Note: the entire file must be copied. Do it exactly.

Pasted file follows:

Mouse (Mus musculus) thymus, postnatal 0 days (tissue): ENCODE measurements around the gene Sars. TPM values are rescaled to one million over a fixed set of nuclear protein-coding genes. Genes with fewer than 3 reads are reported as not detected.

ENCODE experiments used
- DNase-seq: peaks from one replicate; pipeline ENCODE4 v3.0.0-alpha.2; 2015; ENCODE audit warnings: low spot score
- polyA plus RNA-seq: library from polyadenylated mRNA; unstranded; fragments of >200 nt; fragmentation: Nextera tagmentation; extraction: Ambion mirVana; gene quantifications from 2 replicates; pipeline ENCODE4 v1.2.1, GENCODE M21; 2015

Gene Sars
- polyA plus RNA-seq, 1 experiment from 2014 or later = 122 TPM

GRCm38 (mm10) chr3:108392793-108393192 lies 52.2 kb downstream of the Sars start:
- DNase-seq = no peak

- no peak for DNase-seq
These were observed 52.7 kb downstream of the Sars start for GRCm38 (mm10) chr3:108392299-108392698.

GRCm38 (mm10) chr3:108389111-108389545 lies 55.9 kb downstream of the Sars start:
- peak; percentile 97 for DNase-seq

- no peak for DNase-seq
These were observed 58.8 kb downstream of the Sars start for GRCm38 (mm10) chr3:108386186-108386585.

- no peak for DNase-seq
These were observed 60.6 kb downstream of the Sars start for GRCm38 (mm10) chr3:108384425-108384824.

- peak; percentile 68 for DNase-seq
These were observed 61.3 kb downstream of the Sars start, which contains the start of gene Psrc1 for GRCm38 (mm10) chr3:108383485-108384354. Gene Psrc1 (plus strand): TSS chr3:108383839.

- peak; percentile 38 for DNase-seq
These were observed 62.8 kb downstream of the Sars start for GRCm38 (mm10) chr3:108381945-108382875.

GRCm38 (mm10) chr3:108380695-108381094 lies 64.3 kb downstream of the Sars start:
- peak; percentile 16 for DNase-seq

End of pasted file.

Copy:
Mouse (Mus musculus) thymus, postnatal 0 days (tissue): ENCODE measurements around the gene Sars. TPM values are rescaled to one million over a fixed set of nuclear protein-coding genes. Genes with fewer than 3 reads are reported as not detected.

ENCODE experiments used
- DNase-seq: peaks from one replicate; pipeline ENCODE4 v3.0.0-alpha.2; 2015; ENCODE audit warnings: low spot score
- polyA plus RNA-seq: library from polyadenylated mRNA; unstranded; fragments of >200 nt; fragmentation: Nextera tagmentation; extraction: Ambion mirVana; gene quantifications from 2 replicates; pipeline ENCODE4 v1.2.1, GENCODE M21; 2015

Gene Sars
- polyA plus RNA-seq, 1 experiment from 2014 or later = 122 TPM

GRCm38 (mm10) chr3:108392793-108393192 lies 52.2 kb downstream of the Sars start:
- DNase-seq = no peak

- no peak for DNase-seq
These were observed 52.7 kb downstream of the Sars start for GRCm38 (mm10) chr3:108392299-108392698.

GRCm38 (mm10) chr3:108389111-108389545 lies 55.9 kb downstream of the Sars start:
- peak; percentile 97 for DNase-seq

- no peak for DNase-seq
These were observed 58.8 kb downstream of the Sars start for GRCm38 (mm10) chr3:108386186-108386585.

- no peak for DNase-seq
These were observed 60.6 kb downstream of the Sars start for GRCm38 (mm10) chr3:108384425-108384824.

- peak; percentile 68 for DNase-seq
These were observed 61.3 kb downstream of the Sars start, which contains the start of gene Psrc1 for GRCm38 (mm10) chr3:108383485-108384354. Gene Psrc1 (plus strand): TSS chr3:108383839.

- peak; percentile 38 for DNase-seq
These were observed 62.8 kb downstream of the Sars start for GRCm38 (mm10) chr3:108381945-108382875.

GRCm38 (mm10) chr3:108380695-108381094 lies 64.3 kb downstream of the Sars start:
- peak; percentile 16 for DNase-seq